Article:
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Roux or no roux

post #1 of 19
Thread Starter 
I enjoy making Mac and cheese. Most recipes use a roux. I found a few that I like that use milk and half and half. Most times I don't make a roux. What are the pros and cons of not using a roux? What do you prefer? Thanks!!
post #2 of 19

How else would you make the cheese sauce?  It's the first step in a bechamel.  

post #3 of 19

I find that without a roux the cheese becomes clumpy and separates.  I always use a roux but I admit that I have not figured out how much roux is the right amount yet.

"You are what you eat, so don't be fast, cheap, easy, or fake."

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"You are what you eat, so don't be fast, cheap, easy, or fake."

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post #4 of 19

The chef who can make a sauce that doesn't break will roux the world.

post #5 of 19

There are other ways you can go about doing it but they are much less stable, much more difficult for home cooks to do or require the use of chemicals to alter ph levels of the cream to keep the cheese from clumping and breaking.  I much prefer just to use a roux both at home and when I was cooking in restaurants-easy, consistent, and turns out a great product.

post #6 of 19

Another way of making mac and cheese without a roux is the recipe affectionately known as "President Reagan's mac and cheese".  It uses an egg custard to bind the cheese sauce. I'd much rather use a roux, though.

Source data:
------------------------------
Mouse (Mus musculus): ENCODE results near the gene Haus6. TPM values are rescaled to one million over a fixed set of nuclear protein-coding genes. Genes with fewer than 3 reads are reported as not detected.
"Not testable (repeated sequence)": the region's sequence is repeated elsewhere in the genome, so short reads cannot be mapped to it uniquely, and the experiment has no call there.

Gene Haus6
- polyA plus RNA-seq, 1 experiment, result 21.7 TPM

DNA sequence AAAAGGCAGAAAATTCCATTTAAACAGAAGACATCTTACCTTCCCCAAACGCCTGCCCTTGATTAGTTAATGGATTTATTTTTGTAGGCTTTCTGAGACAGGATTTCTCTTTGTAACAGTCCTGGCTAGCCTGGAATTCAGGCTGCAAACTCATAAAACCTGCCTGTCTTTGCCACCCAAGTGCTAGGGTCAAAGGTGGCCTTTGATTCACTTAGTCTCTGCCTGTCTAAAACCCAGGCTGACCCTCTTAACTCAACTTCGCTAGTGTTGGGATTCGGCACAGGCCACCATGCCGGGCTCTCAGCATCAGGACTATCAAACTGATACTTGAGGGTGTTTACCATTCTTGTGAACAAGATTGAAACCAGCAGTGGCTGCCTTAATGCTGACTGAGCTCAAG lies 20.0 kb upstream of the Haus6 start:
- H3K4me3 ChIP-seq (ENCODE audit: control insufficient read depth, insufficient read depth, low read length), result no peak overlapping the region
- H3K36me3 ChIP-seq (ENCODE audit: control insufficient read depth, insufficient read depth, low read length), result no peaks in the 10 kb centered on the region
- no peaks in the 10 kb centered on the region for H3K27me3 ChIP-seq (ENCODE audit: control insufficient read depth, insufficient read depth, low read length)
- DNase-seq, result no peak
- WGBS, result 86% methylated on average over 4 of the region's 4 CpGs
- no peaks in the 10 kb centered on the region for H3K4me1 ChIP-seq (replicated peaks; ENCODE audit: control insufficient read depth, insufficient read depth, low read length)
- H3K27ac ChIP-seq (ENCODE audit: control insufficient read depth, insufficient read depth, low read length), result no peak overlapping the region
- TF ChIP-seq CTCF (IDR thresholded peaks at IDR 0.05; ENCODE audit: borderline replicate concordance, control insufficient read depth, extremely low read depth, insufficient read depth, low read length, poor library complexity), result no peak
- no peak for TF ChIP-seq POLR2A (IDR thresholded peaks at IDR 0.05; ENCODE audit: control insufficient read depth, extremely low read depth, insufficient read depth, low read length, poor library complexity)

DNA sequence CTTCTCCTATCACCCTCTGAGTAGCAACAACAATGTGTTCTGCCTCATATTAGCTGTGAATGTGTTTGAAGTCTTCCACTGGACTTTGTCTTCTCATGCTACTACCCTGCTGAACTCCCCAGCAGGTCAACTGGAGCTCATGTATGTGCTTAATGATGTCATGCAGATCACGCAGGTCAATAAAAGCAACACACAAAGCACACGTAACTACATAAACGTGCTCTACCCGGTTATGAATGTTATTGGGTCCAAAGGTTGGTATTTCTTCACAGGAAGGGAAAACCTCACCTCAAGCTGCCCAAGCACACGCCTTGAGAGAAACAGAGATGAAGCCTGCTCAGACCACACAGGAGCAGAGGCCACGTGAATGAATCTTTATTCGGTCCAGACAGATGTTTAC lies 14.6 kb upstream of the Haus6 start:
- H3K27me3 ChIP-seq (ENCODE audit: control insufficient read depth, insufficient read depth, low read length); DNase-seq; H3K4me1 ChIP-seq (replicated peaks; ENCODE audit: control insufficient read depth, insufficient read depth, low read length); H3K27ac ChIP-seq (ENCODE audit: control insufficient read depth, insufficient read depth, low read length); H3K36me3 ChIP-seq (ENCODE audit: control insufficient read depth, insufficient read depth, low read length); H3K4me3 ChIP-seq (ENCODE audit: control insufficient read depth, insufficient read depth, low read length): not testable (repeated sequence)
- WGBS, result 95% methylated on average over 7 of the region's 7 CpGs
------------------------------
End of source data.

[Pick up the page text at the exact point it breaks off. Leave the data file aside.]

post #7 of 19
Quote:
Originally Posted by Koukouvagia View Post
 

I find that without a roux the cheese becomes clumpy and separates.  I always use a roux but I admit that I have not figured out how much roux is the right amount yet.

My formula for 1 lb of pasta: 2 TBSP flour and a boatload of butter to bind 3 Cups of dairy. Then a pile (1 lb maybe) of cheese.

post #8 of 19

I'm aware of only 3 options for making macaroni and cheese. All of them are about getting the cheese to melt into the sauce rather than just form lumps and strings in the liquid.

 

  • Roux
  • Egg
  • Sodium Citrate

 

The egg based sauce can take a surprising amount of cheese without breaking and adds nice richness. Sodium citrate lets you play chemistry games and is espoused in the encyclopedic volumes of Modernist Cuisine.

Palace of the Brine -- "I hear the droning in the shrine of the sea monkeys." Saltair
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Palace of the Brine -- "I hear the droning in the shrine of the sea monkeys." Saltair
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post #9 of 19

I use egg, in baked mac & cheeses, but usually in addition to a roux.  Don't use egg in stove top versions.  Haven't played with the sodium citrate, although alluded to it.  Don't have anything against it just no desire to  with that style of cooking.

post #10 of 19
Quote:
Originally Posted by phatch View Post

I'm aware of only 3 options for making macaroni and cheese. All of them are about getting the cheese to melt into the sauce rather than just form lumps and strings in the liquid.
  • Roux
  • Egg
  • Sodium Citrate

The egg based sauce can take a surprising amount of cheese without breaking and adds nice richness. Sodium citrate lets you play chemistry games and is espoused in the encyclopedic volumes of Modernist Cuisine.

I tried the sodium citrate once with some aged cheddar, and really didn't like the mouthfeel/texture. I think I'm going to try it again with either a different cheese or different amount of sodium citrate, but I don't think it is as foolproof as the modernist cuisine at home book makes it sound.
post #11 of 19

I've not used the sodium citrate for mac and cheese either. It's the basis of "processed" cheese which I find texturally problematic and would think it would transfer those characteristics here as well.